07 August 2010

Santa Monica Critical Mass

After much consideration, followed by six months of poor timing, I finally attended my first Critical Mass ride last night!
photo by Nicholas Freeman
Critical Mass is a group ride intended to draw the attention of motorists to the growing number of cyclists on the streets. Individually, we are easy to bully, cut off, and run over (as not one but TWO motorists came close to doing yesterday during my commute!), but when we gather together we own the road. The tactics are admittedly controversial—taking up multiple lanes of streets, jamming intersections, and running red lights aren't things I would normally do. And yes, sometimes the entire group is ticketed for doing such things. And sometimes they are ticketed, buzzed, or otherwise harassed for doing nothing but riding peacefully. When I lived in Seattle, there was an incident in which the Seattle Critical Mass got into a physical altercation with a motorist, seriously damaging the relationship between motorists and all cyclists (whether they were involved or not). For these reasons I wasn't completely sure about joining up with a group with that reputation. Apart from anything else, I can't really afford to accrue any moving violations, which for the record (since I get asked about this frequently) can be issued to cyclists for any of the same reasons that they are issued to motorists, like running a stop light, failing to signal, not having proper lights, or being drunk. After what I had read online, I had fully expected that at least some members of the group would be ticketed, and would not have been surprised if we either started with or acquired a police escort.




My fears were unfounded, however, when I finally had the guts and the time to join up with Santa Monica Critical Mass. Apparently the incidents with the SMPD had effectively dissolved the group who experienced such heavy-handed controls... so this was an entirely new group, one which the police did not seem particularly concerned about. Meeting at the cannon near the entrance to the Santa Monica Pier, we rolled out 30 strong a little before 7pm, escort-free, and raucously happy. While the riding style would admittedly be intimidating to many drivers on the road, we each used our judgement of what was safe and only did things like surrounding a car when that car was moving at the speed of a snail. We did not run red lights wholesale: if a light was yellow or red when the leaders approached it, the entire group stopped, but if it was green as the leaders passed through, some people towards the rear may have ended up rolling a red to keep together. Nothing a car trying desperately to make a left-hand turn doesn't do at every single red light in the city.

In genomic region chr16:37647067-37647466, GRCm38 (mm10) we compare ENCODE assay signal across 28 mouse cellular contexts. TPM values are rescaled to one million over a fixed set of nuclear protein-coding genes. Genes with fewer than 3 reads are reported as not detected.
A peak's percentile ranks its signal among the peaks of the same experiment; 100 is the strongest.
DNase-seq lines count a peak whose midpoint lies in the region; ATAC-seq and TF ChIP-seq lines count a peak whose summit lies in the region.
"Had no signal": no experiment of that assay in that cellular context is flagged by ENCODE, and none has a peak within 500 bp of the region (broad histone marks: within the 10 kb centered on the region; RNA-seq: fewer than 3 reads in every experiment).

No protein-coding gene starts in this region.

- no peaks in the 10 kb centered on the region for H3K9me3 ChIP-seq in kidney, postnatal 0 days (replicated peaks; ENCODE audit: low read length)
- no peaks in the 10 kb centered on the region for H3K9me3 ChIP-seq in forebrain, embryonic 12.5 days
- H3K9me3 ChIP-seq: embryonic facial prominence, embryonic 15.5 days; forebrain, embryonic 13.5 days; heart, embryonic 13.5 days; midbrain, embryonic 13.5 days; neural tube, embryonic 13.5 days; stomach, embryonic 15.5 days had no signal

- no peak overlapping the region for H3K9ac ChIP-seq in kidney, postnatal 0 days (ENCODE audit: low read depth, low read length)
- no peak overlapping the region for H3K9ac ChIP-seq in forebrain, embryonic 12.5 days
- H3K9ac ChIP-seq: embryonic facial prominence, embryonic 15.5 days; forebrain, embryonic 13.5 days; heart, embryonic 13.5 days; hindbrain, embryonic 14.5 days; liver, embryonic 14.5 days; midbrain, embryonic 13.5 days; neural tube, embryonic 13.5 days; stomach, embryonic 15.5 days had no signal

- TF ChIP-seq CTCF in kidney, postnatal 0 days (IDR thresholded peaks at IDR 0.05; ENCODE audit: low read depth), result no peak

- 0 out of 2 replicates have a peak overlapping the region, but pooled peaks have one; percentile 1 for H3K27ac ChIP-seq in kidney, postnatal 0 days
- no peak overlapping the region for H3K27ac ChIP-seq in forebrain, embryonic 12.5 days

And speaking of left turns, they've never been so easy! The safety that riding with a large group confers is incredibly comforting. And the energy was fantastic—it was great to shed the attitude of a road warrior for once and remember that biking is FUN. It really was a party on wheels. And as for the group's stated goals, since the newly remodeled Santa Monica Place opened that day, it provided great visibility for the group. When other bicyclists passed, they were encouraged to turn round and join up; when pedestrians passed they often yelled words of encouragement, or asked who we were. The route took us up to the traffic circle, down to Abbot Kinney, and back up to a party—as though our party on wheels wasn't enough.

Overall, I'm very glad I went, and encourage any of you who are on the westside to try it as well. The first friday of every month, meet around 6:30 (the group leaves by 7pm) around the cannon at the pier. I'll see you there.



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